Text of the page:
As the internet has shrunk, our world science has dramatically expanded it. Space travel has expanded the “space” of human experience while science has greatly expanded the “space” of human inquiry. As our universe has swelled, it becomes more difficult to appreciate the centrality of a human being and the power of free choice. About 100 years ago, Franz Kafka commented, “We no longer live in space cut to human size but on a small lost star surrounded by millions of larger and smaller worlds. Solar space looms up like an act of vengeance. In its abysses we lose more and more of our freedom of movement day by day. I believe that it can’t last much longer… The world is changing into a ghetto....The world is opening out but we are driven into narrow defiles of paper.”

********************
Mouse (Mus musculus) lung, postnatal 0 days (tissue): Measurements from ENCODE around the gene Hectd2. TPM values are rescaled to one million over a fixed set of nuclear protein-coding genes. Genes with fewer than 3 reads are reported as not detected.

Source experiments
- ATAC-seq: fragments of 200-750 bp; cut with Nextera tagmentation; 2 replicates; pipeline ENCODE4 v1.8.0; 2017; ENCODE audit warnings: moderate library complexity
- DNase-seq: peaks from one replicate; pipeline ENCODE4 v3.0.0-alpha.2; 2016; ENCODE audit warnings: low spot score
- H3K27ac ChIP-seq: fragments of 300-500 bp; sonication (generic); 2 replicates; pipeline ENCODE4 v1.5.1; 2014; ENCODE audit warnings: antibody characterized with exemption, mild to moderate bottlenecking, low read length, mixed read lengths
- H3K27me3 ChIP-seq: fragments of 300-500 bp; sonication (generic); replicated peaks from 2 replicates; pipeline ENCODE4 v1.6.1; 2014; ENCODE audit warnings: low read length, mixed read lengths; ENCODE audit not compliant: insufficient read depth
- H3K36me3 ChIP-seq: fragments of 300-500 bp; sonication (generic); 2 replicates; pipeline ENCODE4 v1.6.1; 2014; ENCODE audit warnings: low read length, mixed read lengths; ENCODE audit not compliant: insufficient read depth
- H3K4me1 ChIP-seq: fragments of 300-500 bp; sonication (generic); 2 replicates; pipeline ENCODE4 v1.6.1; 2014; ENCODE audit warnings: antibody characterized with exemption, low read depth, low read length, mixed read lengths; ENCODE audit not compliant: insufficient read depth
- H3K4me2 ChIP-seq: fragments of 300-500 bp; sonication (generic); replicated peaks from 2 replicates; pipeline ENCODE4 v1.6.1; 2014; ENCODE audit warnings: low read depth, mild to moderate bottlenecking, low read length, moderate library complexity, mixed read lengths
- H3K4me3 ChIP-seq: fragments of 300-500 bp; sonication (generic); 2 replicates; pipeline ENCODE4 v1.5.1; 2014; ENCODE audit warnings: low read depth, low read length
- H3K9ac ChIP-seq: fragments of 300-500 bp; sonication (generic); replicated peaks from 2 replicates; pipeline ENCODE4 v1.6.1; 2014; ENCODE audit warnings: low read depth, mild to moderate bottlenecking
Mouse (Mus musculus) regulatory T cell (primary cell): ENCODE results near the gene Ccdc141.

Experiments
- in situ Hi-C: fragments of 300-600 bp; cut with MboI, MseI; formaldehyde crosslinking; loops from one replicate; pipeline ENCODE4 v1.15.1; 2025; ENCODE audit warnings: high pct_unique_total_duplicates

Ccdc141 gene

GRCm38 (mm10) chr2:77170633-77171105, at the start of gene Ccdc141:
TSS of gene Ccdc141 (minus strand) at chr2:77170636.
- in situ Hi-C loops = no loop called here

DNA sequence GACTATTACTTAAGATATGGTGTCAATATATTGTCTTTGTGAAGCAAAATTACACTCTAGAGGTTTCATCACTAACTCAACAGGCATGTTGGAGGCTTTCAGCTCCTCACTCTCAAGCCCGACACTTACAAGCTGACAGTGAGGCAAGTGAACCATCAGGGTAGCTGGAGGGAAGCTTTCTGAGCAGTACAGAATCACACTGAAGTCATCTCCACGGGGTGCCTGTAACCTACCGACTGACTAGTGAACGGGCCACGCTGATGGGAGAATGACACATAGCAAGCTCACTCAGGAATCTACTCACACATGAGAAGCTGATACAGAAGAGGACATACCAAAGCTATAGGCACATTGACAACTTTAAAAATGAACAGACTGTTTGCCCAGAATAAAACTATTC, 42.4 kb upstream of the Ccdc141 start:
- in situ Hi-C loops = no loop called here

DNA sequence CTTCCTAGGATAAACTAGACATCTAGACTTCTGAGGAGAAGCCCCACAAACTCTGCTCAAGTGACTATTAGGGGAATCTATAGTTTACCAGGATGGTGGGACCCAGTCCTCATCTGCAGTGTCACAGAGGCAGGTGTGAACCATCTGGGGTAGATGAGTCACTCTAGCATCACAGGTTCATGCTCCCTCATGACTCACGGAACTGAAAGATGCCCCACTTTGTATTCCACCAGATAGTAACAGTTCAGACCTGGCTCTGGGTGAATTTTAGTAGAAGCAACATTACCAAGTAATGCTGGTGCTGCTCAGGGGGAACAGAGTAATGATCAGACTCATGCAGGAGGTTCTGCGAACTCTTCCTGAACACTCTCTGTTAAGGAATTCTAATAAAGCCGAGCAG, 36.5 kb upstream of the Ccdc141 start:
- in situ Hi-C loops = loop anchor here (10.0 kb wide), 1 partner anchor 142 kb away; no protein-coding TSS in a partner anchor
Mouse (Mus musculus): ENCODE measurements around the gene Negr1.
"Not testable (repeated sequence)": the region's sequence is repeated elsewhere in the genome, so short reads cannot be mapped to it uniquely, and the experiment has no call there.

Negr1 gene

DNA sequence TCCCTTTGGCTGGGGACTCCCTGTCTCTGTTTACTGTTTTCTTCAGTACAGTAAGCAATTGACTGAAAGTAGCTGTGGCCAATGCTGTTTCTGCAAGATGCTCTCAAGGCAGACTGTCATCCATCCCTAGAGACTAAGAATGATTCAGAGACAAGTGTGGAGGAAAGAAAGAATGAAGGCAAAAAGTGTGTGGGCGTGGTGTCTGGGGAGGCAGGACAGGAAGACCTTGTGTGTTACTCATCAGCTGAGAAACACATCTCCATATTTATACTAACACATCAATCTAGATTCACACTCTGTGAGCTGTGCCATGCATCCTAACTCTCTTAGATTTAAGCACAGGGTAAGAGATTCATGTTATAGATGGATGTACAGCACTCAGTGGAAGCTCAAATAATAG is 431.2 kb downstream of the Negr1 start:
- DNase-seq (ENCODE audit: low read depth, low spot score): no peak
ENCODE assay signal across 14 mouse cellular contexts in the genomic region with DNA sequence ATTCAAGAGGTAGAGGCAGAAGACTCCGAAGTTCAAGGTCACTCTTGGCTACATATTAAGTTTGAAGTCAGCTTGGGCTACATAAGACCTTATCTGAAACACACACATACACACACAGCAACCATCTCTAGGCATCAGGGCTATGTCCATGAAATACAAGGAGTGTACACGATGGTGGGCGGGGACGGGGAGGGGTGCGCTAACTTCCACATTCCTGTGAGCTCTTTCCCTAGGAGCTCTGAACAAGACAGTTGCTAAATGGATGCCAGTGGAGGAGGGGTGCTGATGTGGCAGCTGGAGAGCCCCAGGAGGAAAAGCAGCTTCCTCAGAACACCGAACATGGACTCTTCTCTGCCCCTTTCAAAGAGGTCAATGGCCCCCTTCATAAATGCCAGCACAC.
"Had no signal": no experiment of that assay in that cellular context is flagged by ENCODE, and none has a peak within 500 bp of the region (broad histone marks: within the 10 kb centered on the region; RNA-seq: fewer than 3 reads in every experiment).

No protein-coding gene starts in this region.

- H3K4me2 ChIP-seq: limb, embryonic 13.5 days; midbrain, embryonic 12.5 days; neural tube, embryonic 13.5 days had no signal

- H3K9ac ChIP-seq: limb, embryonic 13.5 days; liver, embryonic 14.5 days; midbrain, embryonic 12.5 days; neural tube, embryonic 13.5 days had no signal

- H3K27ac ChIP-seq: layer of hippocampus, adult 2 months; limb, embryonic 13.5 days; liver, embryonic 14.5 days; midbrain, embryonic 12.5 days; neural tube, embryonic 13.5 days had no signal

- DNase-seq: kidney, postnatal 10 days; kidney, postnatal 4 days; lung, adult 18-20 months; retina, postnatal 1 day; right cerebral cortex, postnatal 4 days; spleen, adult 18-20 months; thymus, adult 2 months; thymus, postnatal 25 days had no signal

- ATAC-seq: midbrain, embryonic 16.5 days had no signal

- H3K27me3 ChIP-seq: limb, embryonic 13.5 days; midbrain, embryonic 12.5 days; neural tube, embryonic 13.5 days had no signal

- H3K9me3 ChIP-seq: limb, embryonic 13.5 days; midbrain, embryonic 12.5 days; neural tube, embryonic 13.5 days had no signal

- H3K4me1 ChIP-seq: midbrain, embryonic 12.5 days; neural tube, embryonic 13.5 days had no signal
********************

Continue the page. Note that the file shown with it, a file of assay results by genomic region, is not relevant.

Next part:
We are the only living creature gifted by God with freedom of choice. Unwavering belief in absolute freedom is crucial in general, but even more so during this period of teshuva. Sorcerers of the ancient world predicted the future through black magic, whereas “modern sorcerers” more accurately predict human trends through statistical analysis. This analysis is vital for collective planning but cannot eviscerate the belief in the personal freedom of the individual. Our ancestors were prohibited from entering the cave of a sorcerer; we must guard against the “graphs” of statistics. As with every instrument we must wield it in the service of human progress; however, we mustn’t allow the predictive ability of statistics to strip our individuality and our abiding sense of individualism and of bechira chafshit.
By Rabbi Moshe Taragin
Rabbi Moshe Taragin is a rebbe at Yeshivat Har Etzion, located in Gush Etzion, where he resides.